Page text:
President Donald Trump tried to make a deal this week, and it was really simple.
Planned Parenthood could continue to receive its $500 million in federal funding annually, if it would stop performing abortions.
It was a non-starter.
"Planned Parenthood is proud to provide abortion - a necessary service that's as vital to our mission as birth control or cancer screenings," Cecile Richards, president of Planned Parenthood wrote on Twitter in response to Mr. Trump's proposal.
But I thought abortions were only 3 percent of its service activity - and that no taxpayer money actually went to fund them. Now Ms. Richards is saying abortions are a vital part of Planned Parenthood's existence, and the organization won't go on without them.
It's all mind-boggling.
Planned Parenthood's prohibited from using federal funds to provide abortions. The Hyde Amendment, which was signed into law in 1976, bars the use of taxpayer money to pay for abortions except in the cases of rape, incest, or danger to a pregnant women's health.
Of course, that's all a farce - a fact that was proven by Ms. Richards rejecting Mr. Trump's proposal outright.
Since money is fungible, taxpayer funds are used by the organization to free up its overhead costs, so it can subsidize its abortion clinics. Money saved in one area, can be used in another. Other than Planned Parenthood's pledges it doesn't directly use federal dollars on abortions, there's no evidence to suggest taxpayer monies aren't what's paying a clinician's salary or maintaining an abortion room.
It's also Planned Parenthood's biggest business. Ms. Richards likes to talk about how the organization is a health care provider, in that it does cancer screenings (no Planned Parenthood clinic has a mammogram machine), birth control, and checkups - but in reality that's not what generates their income.
A whopping 86 percent of the organization's non-government provided revenue is garnered from the abortions it provides, generating a significant portion of its profit. Moreover, there's been several cases where Planned Parenthood has, in fact, billed taxpayers for abortions.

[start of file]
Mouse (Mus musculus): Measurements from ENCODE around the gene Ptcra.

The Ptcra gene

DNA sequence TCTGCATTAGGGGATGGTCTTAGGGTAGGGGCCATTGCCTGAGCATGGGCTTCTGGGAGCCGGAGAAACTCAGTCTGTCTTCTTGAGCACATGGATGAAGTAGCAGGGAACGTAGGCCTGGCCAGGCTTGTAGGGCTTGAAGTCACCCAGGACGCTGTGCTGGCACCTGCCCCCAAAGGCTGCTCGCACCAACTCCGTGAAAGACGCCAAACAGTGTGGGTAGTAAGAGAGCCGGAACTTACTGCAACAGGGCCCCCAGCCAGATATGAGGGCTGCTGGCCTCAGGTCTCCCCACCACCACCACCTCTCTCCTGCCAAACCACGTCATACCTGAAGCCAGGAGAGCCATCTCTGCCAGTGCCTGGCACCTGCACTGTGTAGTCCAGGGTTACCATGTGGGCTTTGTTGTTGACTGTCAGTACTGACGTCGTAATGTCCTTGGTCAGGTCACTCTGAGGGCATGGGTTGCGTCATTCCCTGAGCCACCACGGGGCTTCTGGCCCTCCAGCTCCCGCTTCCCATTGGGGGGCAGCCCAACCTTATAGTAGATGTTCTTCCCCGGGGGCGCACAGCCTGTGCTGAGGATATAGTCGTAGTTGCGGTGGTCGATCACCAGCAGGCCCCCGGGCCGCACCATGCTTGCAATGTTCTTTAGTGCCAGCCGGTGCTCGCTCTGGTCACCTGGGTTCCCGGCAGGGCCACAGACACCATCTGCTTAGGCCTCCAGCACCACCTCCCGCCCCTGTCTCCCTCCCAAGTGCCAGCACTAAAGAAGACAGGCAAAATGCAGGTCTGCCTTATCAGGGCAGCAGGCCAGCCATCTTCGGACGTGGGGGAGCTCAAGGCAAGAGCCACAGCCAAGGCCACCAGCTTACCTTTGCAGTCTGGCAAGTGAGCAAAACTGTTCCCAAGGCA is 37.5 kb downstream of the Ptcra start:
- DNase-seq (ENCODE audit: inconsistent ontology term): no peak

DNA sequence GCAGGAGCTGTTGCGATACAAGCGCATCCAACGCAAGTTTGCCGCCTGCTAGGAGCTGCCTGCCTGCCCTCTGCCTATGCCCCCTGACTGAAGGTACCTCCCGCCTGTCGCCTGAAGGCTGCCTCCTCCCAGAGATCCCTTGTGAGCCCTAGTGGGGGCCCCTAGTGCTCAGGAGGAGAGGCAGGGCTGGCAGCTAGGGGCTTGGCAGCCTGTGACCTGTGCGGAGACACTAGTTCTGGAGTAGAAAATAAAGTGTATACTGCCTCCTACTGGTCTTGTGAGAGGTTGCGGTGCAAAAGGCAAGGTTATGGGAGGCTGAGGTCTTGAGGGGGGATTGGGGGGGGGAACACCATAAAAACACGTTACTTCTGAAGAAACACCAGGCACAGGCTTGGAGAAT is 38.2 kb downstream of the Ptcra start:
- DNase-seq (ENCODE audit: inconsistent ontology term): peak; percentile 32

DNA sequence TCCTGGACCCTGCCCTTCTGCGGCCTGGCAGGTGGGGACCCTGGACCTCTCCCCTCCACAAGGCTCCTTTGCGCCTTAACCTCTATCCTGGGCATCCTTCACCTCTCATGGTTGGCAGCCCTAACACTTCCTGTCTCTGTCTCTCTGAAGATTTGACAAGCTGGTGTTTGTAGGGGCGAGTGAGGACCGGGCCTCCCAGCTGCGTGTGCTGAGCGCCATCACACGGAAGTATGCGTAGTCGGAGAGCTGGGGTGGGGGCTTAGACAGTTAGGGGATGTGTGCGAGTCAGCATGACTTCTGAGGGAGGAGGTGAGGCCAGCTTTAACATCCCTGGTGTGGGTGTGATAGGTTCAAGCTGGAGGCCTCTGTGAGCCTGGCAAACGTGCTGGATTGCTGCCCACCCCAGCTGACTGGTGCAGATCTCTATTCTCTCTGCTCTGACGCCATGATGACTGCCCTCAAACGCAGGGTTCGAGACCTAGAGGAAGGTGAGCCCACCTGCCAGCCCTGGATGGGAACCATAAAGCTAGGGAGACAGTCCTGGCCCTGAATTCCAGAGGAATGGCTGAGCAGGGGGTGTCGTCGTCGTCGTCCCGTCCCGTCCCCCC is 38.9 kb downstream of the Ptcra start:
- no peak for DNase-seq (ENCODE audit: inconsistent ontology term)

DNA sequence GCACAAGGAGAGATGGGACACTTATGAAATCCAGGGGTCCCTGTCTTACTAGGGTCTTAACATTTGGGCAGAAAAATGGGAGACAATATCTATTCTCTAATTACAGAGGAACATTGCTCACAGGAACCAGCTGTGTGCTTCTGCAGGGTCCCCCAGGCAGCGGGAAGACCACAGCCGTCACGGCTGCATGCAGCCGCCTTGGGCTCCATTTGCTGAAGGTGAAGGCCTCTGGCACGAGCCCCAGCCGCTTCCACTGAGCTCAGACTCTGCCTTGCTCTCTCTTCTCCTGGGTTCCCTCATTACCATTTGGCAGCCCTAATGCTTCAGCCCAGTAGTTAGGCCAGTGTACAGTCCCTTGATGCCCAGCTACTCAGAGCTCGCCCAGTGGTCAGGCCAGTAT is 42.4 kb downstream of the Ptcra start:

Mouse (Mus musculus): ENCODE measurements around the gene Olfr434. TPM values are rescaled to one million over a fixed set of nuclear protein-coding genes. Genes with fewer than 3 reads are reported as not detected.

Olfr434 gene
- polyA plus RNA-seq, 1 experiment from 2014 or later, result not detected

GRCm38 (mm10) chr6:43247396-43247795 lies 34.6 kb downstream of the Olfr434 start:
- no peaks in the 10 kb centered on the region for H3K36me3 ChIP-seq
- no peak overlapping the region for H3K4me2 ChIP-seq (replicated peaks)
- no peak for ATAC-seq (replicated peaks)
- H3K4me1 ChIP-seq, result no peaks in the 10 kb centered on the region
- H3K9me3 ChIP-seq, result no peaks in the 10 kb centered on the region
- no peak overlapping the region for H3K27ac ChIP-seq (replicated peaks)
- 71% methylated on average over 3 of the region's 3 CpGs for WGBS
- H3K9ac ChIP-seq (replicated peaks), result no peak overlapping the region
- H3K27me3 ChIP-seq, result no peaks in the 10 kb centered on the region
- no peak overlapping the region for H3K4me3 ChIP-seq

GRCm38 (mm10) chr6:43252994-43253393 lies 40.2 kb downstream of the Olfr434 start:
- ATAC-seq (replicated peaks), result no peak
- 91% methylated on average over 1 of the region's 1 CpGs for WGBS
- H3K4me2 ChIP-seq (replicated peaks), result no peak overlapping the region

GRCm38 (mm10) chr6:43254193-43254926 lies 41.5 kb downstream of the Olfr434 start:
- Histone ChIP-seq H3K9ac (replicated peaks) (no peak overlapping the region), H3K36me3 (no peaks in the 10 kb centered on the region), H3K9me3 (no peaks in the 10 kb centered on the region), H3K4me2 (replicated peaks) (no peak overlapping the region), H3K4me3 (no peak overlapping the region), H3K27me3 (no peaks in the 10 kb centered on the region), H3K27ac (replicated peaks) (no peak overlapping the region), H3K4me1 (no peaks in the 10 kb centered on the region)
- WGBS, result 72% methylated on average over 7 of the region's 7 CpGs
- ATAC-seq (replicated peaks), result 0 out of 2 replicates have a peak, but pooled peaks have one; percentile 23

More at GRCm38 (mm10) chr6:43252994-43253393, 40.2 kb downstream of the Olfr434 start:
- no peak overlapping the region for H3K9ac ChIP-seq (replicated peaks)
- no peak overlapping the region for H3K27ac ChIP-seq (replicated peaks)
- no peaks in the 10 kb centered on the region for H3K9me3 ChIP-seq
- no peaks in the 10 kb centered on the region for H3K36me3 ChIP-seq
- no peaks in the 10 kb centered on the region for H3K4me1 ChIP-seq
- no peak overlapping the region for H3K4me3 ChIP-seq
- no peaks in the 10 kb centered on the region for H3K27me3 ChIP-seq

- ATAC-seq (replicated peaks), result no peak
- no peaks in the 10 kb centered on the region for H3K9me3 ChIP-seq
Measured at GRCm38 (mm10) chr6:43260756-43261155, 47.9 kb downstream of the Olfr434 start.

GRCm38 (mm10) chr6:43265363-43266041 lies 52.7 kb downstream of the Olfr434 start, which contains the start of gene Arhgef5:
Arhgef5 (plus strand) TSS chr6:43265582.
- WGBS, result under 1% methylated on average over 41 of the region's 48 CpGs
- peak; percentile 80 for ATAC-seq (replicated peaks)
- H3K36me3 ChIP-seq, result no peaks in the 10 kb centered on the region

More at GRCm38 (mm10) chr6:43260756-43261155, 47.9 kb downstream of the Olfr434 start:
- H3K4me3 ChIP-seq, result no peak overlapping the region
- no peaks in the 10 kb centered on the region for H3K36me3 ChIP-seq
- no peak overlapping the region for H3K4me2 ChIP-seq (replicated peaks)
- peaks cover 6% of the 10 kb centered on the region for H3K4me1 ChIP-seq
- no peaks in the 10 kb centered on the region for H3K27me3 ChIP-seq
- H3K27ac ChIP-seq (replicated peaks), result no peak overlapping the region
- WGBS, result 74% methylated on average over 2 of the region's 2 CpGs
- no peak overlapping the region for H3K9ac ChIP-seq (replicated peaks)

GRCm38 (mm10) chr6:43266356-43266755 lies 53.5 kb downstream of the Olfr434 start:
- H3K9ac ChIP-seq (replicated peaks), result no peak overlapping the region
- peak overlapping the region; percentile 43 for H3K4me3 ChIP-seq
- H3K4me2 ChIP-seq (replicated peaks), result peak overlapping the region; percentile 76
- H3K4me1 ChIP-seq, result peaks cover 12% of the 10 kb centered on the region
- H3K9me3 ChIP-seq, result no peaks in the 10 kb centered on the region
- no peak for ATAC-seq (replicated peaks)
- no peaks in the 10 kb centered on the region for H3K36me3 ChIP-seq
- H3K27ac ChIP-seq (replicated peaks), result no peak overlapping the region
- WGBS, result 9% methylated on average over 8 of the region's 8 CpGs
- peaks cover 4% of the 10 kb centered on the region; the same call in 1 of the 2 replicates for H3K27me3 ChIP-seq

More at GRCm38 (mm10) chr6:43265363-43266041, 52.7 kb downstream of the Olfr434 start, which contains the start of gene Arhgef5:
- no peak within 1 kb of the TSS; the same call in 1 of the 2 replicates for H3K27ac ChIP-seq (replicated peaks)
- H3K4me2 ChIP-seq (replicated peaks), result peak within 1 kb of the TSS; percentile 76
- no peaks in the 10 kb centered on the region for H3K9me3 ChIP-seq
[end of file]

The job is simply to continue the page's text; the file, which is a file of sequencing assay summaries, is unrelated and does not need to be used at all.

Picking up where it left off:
You see, the Hyde Amendment prohibits federal funds from being used specifically for abortions, but it doesn't account for state dollars, vis-a-vis Medicaid programs. Seventeen states allow for elective abortions to be reimbursed by Medicaid. According to research compiled by Toomanyaborted.com, in California alone, it appears taxpayers foot the bill for about 80,000 abortions a year.
Moreover, federal and state audits compiled by the Alliance Defending Freedom on Planned Parenthood have revealed staggering cases of waste, fraud and abuse at the organization - and examples where it was billing federal taxpayers for abortions.
In 2013, the U.S. Department of Health and Human Services' Office of the Inspector General conducted a Medicaid Integrity report, and found several states were improperly claiming federal monies for family planning services. California overcharged the federal government for the services, some which HHS found weren't even related to family planning.
A similar audit in 2008, which focused solely on New York, found hundreds of thousands of abortion-related claims were improperly billed to Medicaid by labeling them "family planning."
Planned Parenthood submits practically all of its billing to the state and the federal government as "family planning," thereby obscuring the lines of what is an abortion versus a birth control visit, even further.
It comes as no surprise that Ms. Richards would absolutely shut down an offer by Mr. Trump to stop performing abortions. She runs the largest abortion-chain in the nation, committing one-third of all of them.
Planned Parenthood serviced 2.5 million clients in 2015, according to their annual report. According to Fox News, while that number may seem high, it means that 98 percent of women of reproductive age will never set foot in a Planned Parenthood clinic any given year for health care.
It's an abortion provider. Period.
It's time to federally defund.
• Kelly Riddell is a columnist for The Washington Times.